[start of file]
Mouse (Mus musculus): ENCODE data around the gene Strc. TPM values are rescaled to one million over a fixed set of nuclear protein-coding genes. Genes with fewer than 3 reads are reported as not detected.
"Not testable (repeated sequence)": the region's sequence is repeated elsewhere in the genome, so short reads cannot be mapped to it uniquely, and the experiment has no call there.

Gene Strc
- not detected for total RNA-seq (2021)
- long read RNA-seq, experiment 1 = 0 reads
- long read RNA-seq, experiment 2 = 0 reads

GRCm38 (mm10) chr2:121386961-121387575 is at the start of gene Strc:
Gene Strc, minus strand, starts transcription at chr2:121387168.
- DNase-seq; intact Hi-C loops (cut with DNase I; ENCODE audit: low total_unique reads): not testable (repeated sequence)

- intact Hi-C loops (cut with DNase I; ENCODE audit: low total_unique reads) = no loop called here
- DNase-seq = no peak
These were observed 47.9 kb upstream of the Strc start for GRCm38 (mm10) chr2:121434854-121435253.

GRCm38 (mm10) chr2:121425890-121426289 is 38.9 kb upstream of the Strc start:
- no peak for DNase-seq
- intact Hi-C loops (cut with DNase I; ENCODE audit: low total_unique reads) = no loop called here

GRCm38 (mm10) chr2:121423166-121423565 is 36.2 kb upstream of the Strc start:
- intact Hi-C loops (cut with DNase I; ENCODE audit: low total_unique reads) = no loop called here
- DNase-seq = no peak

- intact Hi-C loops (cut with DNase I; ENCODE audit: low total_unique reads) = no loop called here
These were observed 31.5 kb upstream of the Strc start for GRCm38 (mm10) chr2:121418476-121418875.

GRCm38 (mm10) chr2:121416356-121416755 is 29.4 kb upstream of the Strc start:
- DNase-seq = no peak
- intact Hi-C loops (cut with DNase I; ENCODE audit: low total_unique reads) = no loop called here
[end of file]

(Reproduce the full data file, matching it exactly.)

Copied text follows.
Mouse (Mus musculus): ENCODE data around the gene Strc. TPM values are rescaled to one million over a fixed set of nuclear protein-coding genes. Genes with fewer than 3 reads are reported as not detected.
"Not testable (repeated sequence)": the region's sequence is repeated elsewhere in the genome, so short reads cannot be mapped to it uniquely, and the experiment has no call there.

Gene Strc
- not detected for total RNA-seq (2021)
- long read RNA-seq, experiment 1 = 0 reads
- long read RNA-seq, experiment 2 = 0 reads

GRCm38 (mm10) chr2:121386961-121387575 is at the start of gene Strc:
Gene Strc, minus strand, starts transcription at chr2:121387168.
- DNase-seq; intact Hi-C loops (cut with DNase I; ENCODE audit: low total_unique reads): not testable (repeated sequence)

- intact Hi-C loops (cut with DNase I; ENCODE audit: low total_unique reads) = no loop called here
- DNase-seq = no peak
These were observed 47.9 kb upstream of the Strc start for GRCm38 (mm10) chr2:121434854-121435253.

GRCm38 (mm10) chr2:121425890-121426289 is 38.9 kb upstream of the Strc start:
- no peak for DNase-seq
- intact Hi-C loops (cut with DNase I; ENCODE audit: low total_unique reads) = no loop called here

GRCm38 (mm10) chr2:121423166-121423565 is 36.2 kb upstream of the Strc start:
- intact Hi-C loops (cut with DNase I; ENCODE audit: low total_unique reads) = no loop called here
- DNase-seq = no peak

- intact Hi-C loops (cut with DNase I; ENCODE audit: low total_unique reads) = no loop called here
These were observed 31.5 kb upstream of the Strc start for GRCm38 (mm10) chr2:121418476-121418875.

GRCm38 (mm10) chr2:121416356-121416755 is 29.4 kb upstream of the Strc start:
- DNase-seq = no peak
- intact Hi-C loops (cut with DNase I; ENCODE audit: low total_unique reads) = no loop called here